This article will feature in Issue 36: Ideology & Faith (May 2020)

When Thatcher came to leadership on the 4th of May 1979, she said “where there is discord, may we bring harmony;” in her leadership speech. Although it wasn’t exactly the ‘harmony’ she had in mind, the British public grouped together to form their own, home-made ‘harmony’ in the form of illegal raves backdropped by the genre of acid house. Any pre-existing ‘discord’ present in the UK deepened immensely following Thatcher’s leadership. Once thriving areas became ghost towns, most notably Toxteth, where class relations came to a boiling point in the 1981 riots, in which the town was left to rot and burn. This economic and social upheaval led to a deprived, rejected, and poverty-stricken Britain. Amongst the political turmoil of the endless riots, the miners’ strikes of ‘84 and ‘85, the Battle of Orgreave in ‘84, a peak in football hooliganism, and mass unemployment, the British public were desperate to find a haven of happiness. This loss of national identity created a vacuum, one which was filled with the prospect of a burgeoning youth revolution, quietly blossoming amidst the mayhem.

The mid-80s saw the second Summer of Love blossom as the UK embraced, with open arms, a new hypnotic, trance-like genre of music wedded to fields, warehouses and basement locations. There was a reorientation of nightlife, from fights outside of pubs to a hub of peace and unity – and drugs. It was specifically the drugs that allowed for a new type of peace, as it disinhibited ravers from any ability to perform a violent or aggressive act. Instead, blows were swapped out for fraternal hugs, regardless of football allegiance. 

Suits and heels were ditched for dungarees and trainers. Everyone was equal and conspicuous consumption was no longer necessary as class no longer mattered inside the raves. This equality allowed acid house and rave culture to transcend above, previously rigid, divisions based on the lines of black and white, north and south, rich and poor. It successfully united one ecstatic generation of young people whilst triggering a moral panic in the police, politicians and parents. 

Although Thatcher infamously stated that there is “no such thing as society”, a warehouse filled with hundreds of people who could all come together, regardless of social background or position, in being treated poorly by the government, seems like a community to me. The raves had an inherent binding factor, acting as a bubble of unity in an otherwise hostile and divided social setting. Regardless of race, class, gender or football loyalty, the ravers embraced each other with an ecstasy-induced togetherness. Due to this unity amongst the ravers, media and press outlets found it increasingly difficult to tunnel-vision in on or condemn a singular scapegoat or demographic of society, as the sheer volume of ravers allowed for anonymity; they were an all-inclusive faceless mass.

The right-wing press didn’t seem interested in covering the war on unemployment, yet found sufficient time to hammer in on the war on acid. The right-wing press whipped up an anti-ecstasy hysteria, yet they were so far removed from the rave scene, their comments didn’t go beyond a moral condemnation, a call for an increased police force, and the complete ignorance over drug use and its effects. On the one hand, acid house culture saw a Thatcher-fuelled unity amongst ravers yet it simultaneously created a divide between the youth and the older generation, which had not been as prevalent since the Sexual Revolution in the 1960s.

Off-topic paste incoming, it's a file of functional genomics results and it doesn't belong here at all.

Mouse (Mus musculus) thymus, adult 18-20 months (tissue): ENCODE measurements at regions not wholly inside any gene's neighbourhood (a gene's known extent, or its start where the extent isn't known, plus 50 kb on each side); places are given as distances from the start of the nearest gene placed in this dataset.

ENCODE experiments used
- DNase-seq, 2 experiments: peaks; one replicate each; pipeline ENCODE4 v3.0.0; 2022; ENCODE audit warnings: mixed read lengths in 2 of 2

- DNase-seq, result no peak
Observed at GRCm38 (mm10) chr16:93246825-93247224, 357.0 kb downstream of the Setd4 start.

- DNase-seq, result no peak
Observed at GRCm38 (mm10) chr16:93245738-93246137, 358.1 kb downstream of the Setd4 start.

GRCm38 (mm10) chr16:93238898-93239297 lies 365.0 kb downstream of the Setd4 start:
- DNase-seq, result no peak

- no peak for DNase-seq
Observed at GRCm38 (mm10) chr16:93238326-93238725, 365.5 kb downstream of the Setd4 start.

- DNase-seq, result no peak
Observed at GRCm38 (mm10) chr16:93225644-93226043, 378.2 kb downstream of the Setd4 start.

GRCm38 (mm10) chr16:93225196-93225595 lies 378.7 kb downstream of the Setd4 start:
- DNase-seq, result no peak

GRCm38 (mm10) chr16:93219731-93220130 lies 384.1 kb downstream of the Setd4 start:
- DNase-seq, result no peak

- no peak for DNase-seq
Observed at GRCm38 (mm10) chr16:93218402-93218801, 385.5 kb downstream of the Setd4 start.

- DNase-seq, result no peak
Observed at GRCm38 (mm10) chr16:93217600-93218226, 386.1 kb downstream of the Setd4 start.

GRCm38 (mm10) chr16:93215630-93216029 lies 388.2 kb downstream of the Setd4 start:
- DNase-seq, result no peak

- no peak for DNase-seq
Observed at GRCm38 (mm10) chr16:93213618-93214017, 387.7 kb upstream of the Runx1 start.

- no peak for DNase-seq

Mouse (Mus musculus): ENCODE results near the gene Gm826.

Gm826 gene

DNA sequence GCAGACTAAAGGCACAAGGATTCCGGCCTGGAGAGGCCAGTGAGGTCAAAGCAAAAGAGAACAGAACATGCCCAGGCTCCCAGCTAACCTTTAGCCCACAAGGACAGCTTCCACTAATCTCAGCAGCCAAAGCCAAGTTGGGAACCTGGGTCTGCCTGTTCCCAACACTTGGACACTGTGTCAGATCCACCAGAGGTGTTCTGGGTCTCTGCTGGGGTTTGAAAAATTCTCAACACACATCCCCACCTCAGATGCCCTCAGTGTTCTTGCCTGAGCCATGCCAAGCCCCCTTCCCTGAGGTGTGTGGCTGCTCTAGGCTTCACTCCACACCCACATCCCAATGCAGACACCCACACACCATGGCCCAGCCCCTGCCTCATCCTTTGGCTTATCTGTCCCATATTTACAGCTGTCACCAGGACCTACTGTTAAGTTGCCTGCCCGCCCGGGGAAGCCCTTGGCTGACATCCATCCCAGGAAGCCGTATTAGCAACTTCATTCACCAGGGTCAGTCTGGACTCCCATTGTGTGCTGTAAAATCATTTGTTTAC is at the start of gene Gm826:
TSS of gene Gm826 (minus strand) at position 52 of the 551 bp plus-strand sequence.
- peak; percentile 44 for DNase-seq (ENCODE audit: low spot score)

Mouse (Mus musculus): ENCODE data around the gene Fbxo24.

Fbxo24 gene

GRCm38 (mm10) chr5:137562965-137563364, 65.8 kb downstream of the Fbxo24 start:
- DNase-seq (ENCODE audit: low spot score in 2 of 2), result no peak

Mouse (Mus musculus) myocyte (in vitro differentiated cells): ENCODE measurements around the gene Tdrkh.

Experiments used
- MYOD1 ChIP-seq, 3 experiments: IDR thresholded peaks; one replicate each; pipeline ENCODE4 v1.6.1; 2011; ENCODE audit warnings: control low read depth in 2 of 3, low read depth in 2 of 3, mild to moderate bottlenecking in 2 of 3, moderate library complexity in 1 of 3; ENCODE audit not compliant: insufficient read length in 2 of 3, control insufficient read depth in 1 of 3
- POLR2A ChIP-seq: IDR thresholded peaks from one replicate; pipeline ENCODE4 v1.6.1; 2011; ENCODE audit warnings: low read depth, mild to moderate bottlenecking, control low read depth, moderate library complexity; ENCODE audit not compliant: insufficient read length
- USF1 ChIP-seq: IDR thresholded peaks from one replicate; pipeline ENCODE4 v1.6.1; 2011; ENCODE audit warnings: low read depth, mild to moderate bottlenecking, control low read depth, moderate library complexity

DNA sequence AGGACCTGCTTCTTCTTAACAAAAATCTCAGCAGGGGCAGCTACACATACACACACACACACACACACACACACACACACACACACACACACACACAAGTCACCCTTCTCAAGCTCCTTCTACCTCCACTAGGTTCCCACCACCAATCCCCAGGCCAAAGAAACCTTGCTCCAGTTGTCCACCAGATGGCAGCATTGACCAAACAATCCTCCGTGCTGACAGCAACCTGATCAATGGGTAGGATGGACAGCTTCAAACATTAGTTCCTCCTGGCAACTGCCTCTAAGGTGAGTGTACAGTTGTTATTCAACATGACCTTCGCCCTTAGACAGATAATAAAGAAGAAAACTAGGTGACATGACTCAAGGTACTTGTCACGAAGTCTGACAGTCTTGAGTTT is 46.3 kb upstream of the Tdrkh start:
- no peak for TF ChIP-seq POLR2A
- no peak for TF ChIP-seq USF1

Unlike its 1970s predecessor, Punk, Acid House was completely depoliticised in origins. Inversely, young people were trying to flee from the negativity and downward spiral of politics present at the time. Notions of political activism were initially redundant and superfluous, the raves were merely a commune for the pilled up public who were looking for a way out from the chaos around them. Yet, this social wave once rooted in pro-hedonist foundations quickly transformed into an anti-authority based political protest by the default of police brutality. Fun lovers and thrill-seekers looking for a place to dance and unite were treated as rioters, with state violence acting as the catalyst for converting a group of hedonists into heretics. Some of the last people in Britain who weren’t completely disenfranchised with politics, the white middle-class high on drugs, were eventually politically galvanised. A push back from Thatcherism was sparked, and every rave was a testament to the youth’s resistance. The battle between the blaring police sirens and the championing 120BPM music alone demonstrated the redundancy of the government. 

Is it fair to say that rave culture was merely a vehicle for young people to engage in cheap thrills and exercise their teenage kicks? Or, can it be argued, that these raves were a defibrillator, bringing a unifying heartbeat back to the disparate and disenfranchised youth of Britain, who were otherwise struggling to find happiness amongst the degradation and decay brought about by the Thatcher government? Regardless of your stance, the Second Summer of Love and the Acid Rave Revolution pretty much revived youth culture in an otherwise bleak and uninspiring social climate. Its legacy has set up the joyful hedonism which we still indulge in and witness in contemporary British youth culture to this day.